Review: Stargate Universe “Air Part 1&2”

I watched the Stargate film back in 1994 when it came to theatres, and then when Stargate: SG-1 came around, I didn’t bother watching it.  I watched a season-and-a-half or so of Stargate:Atlantis, and was usually amused. But I have many friends who swear by various parts of the Stargate-verse, loving SG-1 and trashing on Atlantis, loving-but-criticizing-Atlantis and not caring about SG-1, etc.

So when I saw that there was a new, supposedly stand-alone Stargate series, I took notice.  The casting of Robert Carlyle in the lead went a long way towards getting my attention, as did the concept.

For those not already in the know, here’s the breakdown:  Stargate Universe is about a group of people who get trapped on an ancient spaceship made by a predecessor species only known as the Ancients.  The ship was designed to tour the universe, and from time to time opens up a dimensional portal (the Stargates, natch) to a habitable planet in the surrounding galaxy.  The Stargate remains open for a finite amount of time, and the ship is on auto-pilot, preventing the heroes from taking control of its route.  Using the gate to get back to Earth or to get from Earth to the ship (called the Destiny) is tremendously-plot-says-don’t-do-it difficult.  The tone seems to be substantially darker than previous Stargate series, prompting people to dub it Stargate Galactica or BattleStargate, likening it to the critically-acclaimed 2004-09 Battlestar Galactica.

The overall formula seems to be (Stargate + LOST) x (Sliders + Battlestar Galacatica) = Stargate Universe — which is certainly not a bad mixture of inspirations.

A more detailed and spoilery review follows:

Eli is an interesting geek lead, fairly Judd Apatow-esque, if not quite as crass.  He’s charming enough to get a pass on being somewhat annoying.  The young Lt. Scott is just insecure enough to be interesting, and I wonder if Col. Young is long for this world.  I was somewhat surprised to lose Senator Armstrong right away, though from his own POV it made a great deal of sense, since he couldn’t have had an unlimited supply of those pills.  We’ll likely see Chloe emerge more fully as her own character after his death, and according to the heaps of praise her father was spouting at dinner, we should expect a great deal from her.  It looks like they’ve got Lt. Scott lined up as her love interest, though it may be a triangle with Eli on the lonely end.  I can’t say I’m terribly excited about some of the spoilers I hear about Ming Na’s character Camille (the first publicly out character in a Stargate series from what I’m told), but I appreciate that they seem to be trying.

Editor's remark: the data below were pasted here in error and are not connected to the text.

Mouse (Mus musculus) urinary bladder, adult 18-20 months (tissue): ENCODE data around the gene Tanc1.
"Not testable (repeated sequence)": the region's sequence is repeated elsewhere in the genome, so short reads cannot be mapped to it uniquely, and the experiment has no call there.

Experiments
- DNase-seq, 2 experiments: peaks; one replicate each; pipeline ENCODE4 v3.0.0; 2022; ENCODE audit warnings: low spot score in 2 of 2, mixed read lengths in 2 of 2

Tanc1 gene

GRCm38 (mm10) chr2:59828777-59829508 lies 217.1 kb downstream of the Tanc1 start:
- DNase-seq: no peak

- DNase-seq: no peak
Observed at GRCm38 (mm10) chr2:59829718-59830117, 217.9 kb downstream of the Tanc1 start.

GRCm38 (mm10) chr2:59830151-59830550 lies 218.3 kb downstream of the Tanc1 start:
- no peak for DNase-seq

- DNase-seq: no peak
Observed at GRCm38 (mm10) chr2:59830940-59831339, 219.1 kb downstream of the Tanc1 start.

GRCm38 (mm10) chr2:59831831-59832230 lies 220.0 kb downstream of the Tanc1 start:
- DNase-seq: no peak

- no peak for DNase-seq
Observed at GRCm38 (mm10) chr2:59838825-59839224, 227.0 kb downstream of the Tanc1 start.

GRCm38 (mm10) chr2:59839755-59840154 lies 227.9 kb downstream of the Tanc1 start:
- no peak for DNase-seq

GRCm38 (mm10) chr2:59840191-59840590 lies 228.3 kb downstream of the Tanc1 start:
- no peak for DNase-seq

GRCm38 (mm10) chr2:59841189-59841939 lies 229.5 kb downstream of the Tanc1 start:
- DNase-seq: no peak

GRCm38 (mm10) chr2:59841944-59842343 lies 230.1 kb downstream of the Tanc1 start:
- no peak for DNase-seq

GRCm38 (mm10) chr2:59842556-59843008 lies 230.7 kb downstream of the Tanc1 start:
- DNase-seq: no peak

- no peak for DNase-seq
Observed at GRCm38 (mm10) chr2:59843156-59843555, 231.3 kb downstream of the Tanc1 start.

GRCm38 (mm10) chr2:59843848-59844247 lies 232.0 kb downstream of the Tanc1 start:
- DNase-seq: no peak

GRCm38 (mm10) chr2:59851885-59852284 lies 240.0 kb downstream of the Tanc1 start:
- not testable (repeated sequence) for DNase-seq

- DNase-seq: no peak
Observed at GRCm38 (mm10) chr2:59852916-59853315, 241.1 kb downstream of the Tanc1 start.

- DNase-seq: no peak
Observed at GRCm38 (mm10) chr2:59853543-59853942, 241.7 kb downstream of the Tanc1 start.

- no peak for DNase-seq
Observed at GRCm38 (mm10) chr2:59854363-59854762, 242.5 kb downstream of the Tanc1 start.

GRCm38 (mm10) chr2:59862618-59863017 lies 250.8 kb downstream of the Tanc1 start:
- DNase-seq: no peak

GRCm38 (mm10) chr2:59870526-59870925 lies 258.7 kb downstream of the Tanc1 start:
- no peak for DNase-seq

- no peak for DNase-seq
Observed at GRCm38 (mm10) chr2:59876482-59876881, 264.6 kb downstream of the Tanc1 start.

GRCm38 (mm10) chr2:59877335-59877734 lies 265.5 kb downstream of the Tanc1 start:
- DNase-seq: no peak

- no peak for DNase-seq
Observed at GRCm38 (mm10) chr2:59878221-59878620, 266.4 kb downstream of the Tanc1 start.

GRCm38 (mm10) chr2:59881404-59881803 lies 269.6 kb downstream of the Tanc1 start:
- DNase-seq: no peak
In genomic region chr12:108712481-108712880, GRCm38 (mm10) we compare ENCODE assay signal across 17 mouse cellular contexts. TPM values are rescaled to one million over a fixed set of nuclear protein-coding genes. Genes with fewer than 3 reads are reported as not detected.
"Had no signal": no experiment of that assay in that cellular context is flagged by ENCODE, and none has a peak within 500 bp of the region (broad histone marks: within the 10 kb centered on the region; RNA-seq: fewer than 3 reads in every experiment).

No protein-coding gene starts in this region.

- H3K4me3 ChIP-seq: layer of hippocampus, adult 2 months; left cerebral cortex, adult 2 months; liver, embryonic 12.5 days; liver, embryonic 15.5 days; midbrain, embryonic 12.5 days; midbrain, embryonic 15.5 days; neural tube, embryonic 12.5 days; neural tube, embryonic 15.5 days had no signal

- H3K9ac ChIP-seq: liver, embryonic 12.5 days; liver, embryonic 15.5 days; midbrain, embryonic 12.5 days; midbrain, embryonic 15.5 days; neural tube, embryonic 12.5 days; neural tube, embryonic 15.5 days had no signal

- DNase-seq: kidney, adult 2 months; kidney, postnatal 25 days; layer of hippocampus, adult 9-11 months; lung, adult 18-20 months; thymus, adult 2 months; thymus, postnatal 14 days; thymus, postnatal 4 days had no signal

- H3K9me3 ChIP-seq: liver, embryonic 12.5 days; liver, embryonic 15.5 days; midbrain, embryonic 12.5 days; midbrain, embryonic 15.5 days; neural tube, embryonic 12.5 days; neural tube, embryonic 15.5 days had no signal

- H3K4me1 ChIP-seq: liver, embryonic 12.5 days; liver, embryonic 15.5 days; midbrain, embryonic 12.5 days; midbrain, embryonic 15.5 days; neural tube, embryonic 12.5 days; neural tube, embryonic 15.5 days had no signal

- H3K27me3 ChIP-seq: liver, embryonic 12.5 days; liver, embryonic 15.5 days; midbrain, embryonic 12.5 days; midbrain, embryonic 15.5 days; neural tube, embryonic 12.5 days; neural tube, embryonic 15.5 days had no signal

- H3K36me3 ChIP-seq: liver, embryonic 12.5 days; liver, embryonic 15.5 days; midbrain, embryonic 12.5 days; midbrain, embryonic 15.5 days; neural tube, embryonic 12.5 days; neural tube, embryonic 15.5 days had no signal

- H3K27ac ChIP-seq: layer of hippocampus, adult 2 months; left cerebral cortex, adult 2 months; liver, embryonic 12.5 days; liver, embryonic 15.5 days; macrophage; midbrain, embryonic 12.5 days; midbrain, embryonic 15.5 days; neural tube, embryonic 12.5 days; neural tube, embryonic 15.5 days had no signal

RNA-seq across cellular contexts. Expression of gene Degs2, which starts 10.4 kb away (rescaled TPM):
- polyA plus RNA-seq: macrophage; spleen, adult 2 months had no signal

Young also has Something Wrong with him, health-wise, which we may see play out sooner or later.   I was very fond of the idea of embedding an ‘unsolvable’ program into an MMO to attract the obsessive and brilliant.  I know several of those MMO players, even if I’m not one of them.  No Math Boy am I.

Dr. Rush is an interesting Baltar-analogue (and Carlyle is fantastic as always) — Macchiavelian and more than a little amoral (driven by the loss of his wife, possibly to the extent of seeking Ascension at whatever cost he can make others pay).  The entire story isn’t an Idiot Plot, but instead an Amoral Genius Plot.  It currently seems that with the right power they could dial back to Earth, but unless they can overcome the 9-Chevron-dialing problem, no one is dialing them.  It seems the crew isn’t going anywhere that Destiny doesn’t let them for quite a long time.  Once it’s completely established that they can’t just dial Earth (or anywhere with an SGC unit), then we can get down to the actual meat of the series.  Of course, being the folklorist that I am, they’re not likely to fully indulge in the story I want to hear — how the whole group works to establish a community and how they adjust to their new universe (hah!)  It’s likely to be but one of many things the series works through.  It just means I will still have to write my Anthropolists! In! Space! novel.

Chances are this won’t be ‘the next Battlestar,’ but it might be a new direction for Stargate, which is promising enough.

One thought on “Review: Stargate Universe “Air Part 1&2”

  1. “they’re not likely to fully indulge in the story I want to hear — how the whole group works to establish a community and how they adjust to their new universe”

    I know, right? I think the biggest problem I have with Lost In Space shows is that everyone spends seven years trying to get home, and then gets home and it’s all fine, ignoring that people change alot under these circumstances, the social work they do changes how they function as a society, and the world will have changed in their absence. I want them to just settle in and become something new. I loved that Farscape decided to stay away from Earth– how can poor primitive Earth live up to that much more beautiful alien world? But not going home is a rough road to write. I think they can do it, but it won’t be easy.

    ~:) sami

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